HUMAN VS. MACHINE

This week we take a look at how robots are taking over fashion advice as machine learning comes of age – or has it?

Hint: it’s not blue. Ever wondered how your realistic avatar would look? You can go to Fits.me and find out! But beware – it’s not for the fainthearted. The 3D modelling bot allows thrill-seeking fashion customers to create realistic avatars and has just been rescued from an uncertain future by Japanese e-commerce giant Rakuten. A supplier to Hugo Boss, Fits.me provides avatars based on 9 body shapes, with a realistic body image, so it is not for those of a nervous disposition and anyone above a UK size 8 needs to brace themselves. Men are more accepting of the ‘real you’ approach, whilst women-oriented QVC had the Fits.me bot on its shopping site but then had to remove it swiftly as the female customers were not quite ready for the naked truth. A Fits.me automated fashion adviser also appears on MichaelaJedinak.com, with 7 dresses for 7 body shapes, inviting you to input your own measurements into the template. Alas, anything above size 10 leads to the grumpy response of “Unfortunately we don’t have a good fit for these measurements”.

Warning – Fits.me elicits data from women and men, possibly to sell them to other retailers – the T&Cs on the site are vague, which is worrying if you consider that you are entrusting them with your body measurements, surely the most intimate data in the world. Fits.me has just been sold to Rakuten for an undisclosed amount. Have customers’ personal body data been included in the sale as ‘assets’?

Real deal or pretend PR? If you want to see yourself in an actual dress or shirt, MeTail offers a different personal fashion advice bot. More convenient than Fits.me, it asks for only 3 body measurements and infers the rest from their big data patterns. At House of Holland you can create a virtual body and see what one of the dresses or tops would look like on you. As the sizes go up, the dress stretches and drapes on the body, in a fairly accurate way, and again the emphasis is on truthfulness rather than inspiration – so be prepared! Despite raising $19.5 million the company is known mainly from its PR stunts (like CherWears.com for 20 years of Clueless) rather than real retail – another piece of data bait or a dormant genius application?

Save time (or don’t) Do you log in to a website while you shop? Well, a whacking 75% of us do most of the time, with 21% always logging in. What do we get in return? Mainly the time-saving fact that the retailer remembers our address and bank details (40%) or gives us access to a personal wish list (37%). Monsoon has gone beyond the basics, testing the 2D Virtusize.com fashion bot to see if asking us for body measurements will help the brand to filter their collection and only show you what’s in stock for your size and preferences. However, the brand has recently and quietly dropped the virtual fitting room, putting the time into creating Shop By Type (Day Dress, Occasion Dress etc.) as the additional preparation work needed to service the bots wasn’t justified. Although 2D dress modelling was easier to implement on the retailer side than the 3D version, the attraction for shoppers was that you could also upload your own dress or shirt and compare with the one on the site. Alas, it seems that shoppers still prefer to use the good old ‘order 3 sizes and return 2 of them’ or, as we call it, a ‘remote fitting room’, ignoring the Virtusize.com automated (and well-meaning) but ultimately clunky advice.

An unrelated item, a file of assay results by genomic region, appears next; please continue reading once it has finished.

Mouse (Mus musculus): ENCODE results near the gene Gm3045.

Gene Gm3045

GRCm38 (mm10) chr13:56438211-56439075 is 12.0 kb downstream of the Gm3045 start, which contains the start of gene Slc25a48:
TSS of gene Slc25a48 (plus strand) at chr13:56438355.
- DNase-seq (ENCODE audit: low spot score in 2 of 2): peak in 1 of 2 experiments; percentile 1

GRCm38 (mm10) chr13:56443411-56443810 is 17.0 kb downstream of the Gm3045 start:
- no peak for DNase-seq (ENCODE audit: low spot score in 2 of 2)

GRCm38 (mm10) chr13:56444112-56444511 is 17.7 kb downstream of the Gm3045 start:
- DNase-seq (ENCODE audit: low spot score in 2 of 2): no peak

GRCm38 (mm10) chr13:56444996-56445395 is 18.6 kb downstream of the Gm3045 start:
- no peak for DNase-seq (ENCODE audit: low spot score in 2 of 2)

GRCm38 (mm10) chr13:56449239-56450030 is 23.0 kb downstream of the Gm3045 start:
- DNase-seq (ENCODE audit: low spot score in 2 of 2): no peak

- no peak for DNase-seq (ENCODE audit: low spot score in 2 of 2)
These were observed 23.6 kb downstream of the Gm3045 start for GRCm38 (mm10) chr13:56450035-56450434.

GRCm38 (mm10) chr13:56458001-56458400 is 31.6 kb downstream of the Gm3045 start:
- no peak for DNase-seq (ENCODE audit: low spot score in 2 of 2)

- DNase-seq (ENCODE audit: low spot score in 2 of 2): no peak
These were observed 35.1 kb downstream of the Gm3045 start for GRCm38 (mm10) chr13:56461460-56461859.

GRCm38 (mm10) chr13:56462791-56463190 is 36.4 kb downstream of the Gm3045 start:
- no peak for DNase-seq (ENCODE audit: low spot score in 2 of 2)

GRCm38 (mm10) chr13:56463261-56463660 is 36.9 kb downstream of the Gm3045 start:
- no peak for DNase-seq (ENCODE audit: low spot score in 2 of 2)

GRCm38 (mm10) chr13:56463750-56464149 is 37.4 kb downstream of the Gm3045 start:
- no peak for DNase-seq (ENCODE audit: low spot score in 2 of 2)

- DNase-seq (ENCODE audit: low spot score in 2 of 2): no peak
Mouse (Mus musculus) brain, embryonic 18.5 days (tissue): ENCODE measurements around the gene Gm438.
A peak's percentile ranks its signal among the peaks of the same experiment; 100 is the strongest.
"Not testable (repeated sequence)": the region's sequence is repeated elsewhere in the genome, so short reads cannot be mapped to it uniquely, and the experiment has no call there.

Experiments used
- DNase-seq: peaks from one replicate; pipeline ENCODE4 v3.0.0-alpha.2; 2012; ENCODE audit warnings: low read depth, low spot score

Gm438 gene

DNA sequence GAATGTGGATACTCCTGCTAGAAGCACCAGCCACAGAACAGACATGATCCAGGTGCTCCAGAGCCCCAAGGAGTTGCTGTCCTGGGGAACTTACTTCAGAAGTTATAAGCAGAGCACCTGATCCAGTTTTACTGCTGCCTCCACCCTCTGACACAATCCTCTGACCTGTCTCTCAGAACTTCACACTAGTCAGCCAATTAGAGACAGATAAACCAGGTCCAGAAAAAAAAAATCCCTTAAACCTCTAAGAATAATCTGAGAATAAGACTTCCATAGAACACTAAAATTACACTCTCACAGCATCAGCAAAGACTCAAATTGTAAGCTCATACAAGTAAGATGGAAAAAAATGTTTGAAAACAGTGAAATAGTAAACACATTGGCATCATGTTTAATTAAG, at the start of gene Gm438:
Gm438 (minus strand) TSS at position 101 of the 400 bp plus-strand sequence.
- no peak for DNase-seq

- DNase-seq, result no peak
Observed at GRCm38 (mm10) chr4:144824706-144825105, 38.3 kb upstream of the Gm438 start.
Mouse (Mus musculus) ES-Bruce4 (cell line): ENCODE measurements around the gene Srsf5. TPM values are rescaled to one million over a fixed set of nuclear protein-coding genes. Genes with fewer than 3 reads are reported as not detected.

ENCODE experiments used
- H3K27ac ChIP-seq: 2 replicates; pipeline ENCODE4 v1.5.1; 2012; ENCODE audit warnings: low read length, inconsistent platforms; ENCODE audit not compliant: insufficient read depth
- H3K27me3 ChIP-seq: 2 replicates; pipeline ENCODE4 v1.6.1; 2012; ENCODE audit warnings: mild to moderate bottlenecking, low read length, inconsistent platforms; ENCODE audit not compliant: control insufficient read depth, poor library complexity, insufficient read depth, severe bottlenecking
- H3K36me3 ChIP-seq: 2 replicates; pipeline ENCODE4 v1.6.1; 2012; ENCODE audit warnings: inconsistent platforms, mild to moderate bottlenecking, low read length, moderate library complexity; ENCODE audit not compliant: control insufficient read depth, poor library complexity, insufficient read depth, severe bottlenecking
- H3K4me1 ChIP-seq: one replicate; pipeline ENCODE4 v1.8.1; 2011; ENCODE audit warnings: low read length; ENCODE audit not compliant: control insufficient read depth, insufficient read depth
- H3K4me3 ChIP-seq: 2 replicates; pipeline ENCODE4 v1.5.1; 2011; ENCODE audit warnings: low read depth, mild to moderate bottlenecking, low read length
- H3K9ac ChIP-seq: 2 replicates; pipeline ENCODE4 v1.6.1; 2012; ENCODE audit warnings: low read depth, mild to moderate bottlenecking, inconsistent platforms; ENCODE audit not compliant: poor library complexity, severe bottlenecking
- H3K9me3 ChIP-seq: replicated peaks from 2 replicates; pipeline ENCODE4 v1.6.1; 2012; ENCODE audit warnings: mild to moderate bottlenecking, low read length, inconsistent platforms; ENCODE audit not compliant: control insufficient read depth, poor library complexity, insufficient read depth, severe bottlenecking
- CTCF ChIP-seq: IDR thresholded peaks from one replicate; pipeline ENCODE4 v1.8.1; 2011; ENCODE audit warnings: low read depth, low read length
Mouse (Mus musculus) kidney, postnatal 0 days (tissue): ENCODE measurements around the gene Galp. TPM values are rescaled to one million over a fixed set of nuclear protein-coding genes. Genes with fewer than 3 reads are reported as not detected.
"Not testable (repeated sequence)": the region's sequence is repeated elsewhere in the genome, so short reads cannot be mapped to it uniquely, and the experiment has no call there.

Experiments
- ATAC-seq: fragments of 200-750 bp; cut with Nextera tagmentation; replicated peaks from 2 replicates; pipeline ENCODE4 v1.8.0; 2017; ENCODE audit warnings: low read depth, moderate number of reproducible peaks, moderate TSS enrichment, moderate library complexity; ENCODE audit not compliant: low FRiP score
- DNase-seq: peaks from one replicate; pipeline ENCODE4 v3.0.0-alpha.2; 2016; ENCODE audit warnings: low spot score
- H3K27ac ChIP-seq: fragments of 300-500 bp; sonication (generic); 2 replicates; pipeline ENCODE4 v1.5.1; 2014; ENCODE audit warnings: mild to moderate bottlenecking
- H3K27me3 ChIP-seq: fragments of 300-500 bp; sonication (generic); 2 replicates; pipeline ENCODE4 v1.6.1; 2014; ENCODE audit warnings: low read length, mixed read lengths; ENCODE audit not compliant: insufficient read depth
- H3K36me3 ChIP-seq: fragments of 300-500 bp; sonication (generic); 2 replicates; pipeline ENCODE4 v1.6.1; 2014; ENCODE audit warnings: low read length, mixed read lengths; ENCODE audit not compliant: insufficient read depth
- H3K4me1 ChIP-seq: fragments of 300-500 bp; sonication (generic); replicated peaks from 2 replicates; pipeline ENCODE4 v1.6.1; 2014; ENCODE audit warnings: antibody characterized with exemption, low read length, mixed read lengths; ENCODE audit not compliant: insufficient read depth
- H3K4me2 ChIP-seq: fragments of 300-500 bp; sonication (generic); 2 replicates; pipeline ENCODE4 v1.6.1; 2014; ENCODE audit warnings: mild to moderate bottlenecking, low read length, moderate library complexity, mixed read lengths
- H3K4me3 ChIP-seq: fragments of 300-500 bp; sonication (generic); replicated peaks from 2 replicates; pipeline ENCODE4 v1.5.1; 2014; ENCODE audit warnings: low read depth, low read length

False fit True Fit attempts to marry up your measurements with products from many retailers and present you with options based on thousands of garments. However, profile creation is frustratingly slow, and when you eventually complete it it turns out that none of the retail partners have anything that would vaguely fit you. OK, I may be a fussy shopper, but finding no top to fit me amongst supposedly a wide range of participating retailers shows that the start-up has raised finance but not its game in terms of real product choices. Any fashion bot is only as good as the data that feeds it. Back to the drawing board then…

Are you a fruit? L.K.Bennett has simply had their stylist draw up 6 basic body shapes that most women would recognise in an instant. One glance at the hand-drawn diagrams and a helpful indication of suitable fit next to the products on offer does the job! Are you an Apple? Go for empire dresses to emphasise your top half and visually minimise hips. Got it. Simple but practical. However, best practice for personalised fashion advice is still found at lingerie shops – at Hunkemöller (the leading European lingerie brand) every staff member can take your measurements in-store and solve your bra anxieties in a heartbeat. Once you know your best shape, the website provides clear signposts for that bra shape to be found easily. In the UK, the Topman Google Hangout Personal Shopper offers streetwise advice from real guys while you’re sitting at home on your own sofa, then you can just use the e-com bot to select the items that suit you to be delivered the next day.

Ever since 2000, when we launched the first realistic body avatar for Evans’ first web shop, I have learned the hard way that in fashion retail the accuracy of body shape presentation online does not lead to sales. Inspiration, and helping women and men to look their best whatever their shape, does, so our verdict is – Humans: 1 / Fashion Bots: 0.